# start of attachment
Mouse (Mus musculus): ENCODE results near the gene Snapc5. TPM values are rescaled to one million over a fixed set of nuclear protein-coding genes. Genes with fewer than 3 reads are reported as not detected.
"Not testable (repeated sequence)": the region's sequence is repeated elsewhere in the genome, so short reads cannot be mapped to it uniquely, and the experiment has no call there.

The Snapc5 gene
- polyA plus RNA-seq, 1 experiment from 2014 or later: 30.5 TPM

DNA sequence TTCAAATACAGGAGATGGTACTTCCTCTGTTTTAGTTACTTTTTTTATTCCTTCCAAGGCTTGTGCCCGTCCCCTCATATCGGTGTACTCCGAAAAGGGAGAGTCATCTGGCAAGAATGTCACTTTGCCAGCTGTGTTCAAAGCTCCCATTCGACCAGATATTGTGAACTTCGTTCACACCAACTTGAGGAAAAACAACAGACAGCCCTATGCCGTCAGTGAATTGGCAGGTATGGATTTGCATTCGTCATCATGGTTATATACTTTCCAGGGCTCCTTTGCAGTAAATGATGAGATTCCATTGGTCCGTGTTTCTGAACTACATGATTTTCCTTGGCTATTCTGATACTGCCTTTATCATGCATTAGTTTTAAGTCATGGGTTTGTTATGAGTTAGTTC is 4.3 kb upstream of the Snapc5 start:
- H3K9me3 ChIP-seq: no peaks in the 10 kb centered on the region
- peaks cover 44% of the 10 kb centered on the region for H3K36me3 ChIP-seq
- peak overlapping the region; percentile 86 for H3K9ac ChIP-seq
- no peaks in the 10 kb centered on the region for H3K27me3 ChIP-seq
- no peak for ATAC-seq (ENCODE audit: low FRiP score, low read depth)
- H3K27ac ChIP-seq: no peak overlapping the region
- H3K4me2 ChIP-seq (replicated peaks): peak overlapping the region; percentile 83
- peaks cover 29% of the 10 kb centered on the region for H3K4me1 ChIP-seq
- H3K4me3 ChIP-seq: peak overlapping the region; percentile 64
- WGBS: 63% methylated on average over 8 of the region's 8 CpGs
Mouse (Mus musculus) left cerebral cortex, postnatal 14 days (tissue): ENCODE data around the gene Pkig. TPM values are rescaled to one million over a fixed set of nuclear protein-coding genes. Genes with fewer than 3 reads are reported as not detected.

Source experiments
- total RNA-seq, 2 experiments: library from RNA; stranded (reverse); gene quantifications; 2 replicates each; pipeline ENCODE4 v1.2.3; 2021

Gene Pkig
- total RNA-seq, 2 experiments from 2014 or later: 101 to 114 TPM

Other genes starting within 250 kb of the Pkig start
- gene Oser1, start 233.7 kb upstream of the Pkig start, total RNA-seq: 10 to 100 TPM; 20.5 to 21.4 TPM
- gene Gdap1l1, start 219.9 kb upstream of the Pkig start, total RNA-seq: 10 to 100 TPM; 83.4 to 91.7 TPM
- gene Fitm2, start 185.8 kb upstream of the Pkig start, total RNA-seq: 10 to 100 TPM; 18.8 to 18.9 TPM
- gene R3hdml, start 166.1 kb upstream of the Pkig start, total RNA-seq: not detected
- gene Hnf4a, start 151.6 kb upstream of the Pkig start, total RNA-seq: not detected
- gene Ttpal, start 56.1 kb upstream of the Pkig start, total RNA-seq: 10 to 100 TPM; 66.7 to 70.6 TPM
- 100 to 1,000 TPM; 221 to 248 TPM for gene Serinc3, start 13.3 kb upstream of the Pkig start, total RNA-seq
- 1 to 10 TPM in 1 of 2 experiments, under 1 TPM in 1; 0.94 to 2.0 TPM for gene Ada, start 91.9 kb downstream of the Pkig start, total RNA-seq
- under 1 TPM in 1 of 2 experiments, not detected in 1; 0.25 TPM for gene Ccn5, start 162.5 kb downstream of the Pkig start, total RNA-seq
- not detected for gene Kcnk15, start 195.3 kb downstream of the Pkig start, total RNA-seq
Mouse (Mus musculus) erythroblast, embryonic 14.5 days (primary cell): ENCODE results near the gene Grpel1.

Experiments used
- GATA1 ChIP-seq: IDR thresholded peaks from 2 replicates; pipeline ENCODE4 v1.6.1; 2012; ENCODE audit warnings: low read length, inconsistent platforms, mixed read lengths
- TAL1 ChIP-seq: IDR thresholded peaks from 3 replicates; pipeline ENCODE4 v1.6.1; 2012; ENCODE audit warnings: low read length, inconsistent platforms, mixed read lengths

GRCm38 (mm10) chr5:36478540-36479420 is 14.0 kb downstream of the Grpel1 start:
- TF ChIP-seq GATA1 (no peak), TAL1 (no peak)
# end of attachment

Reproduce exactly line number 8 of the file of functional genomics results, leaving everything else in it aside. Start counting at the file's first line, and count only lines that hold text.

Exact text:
- peak overlapping the region; percentile 86 for H3K9ac ChIP-seq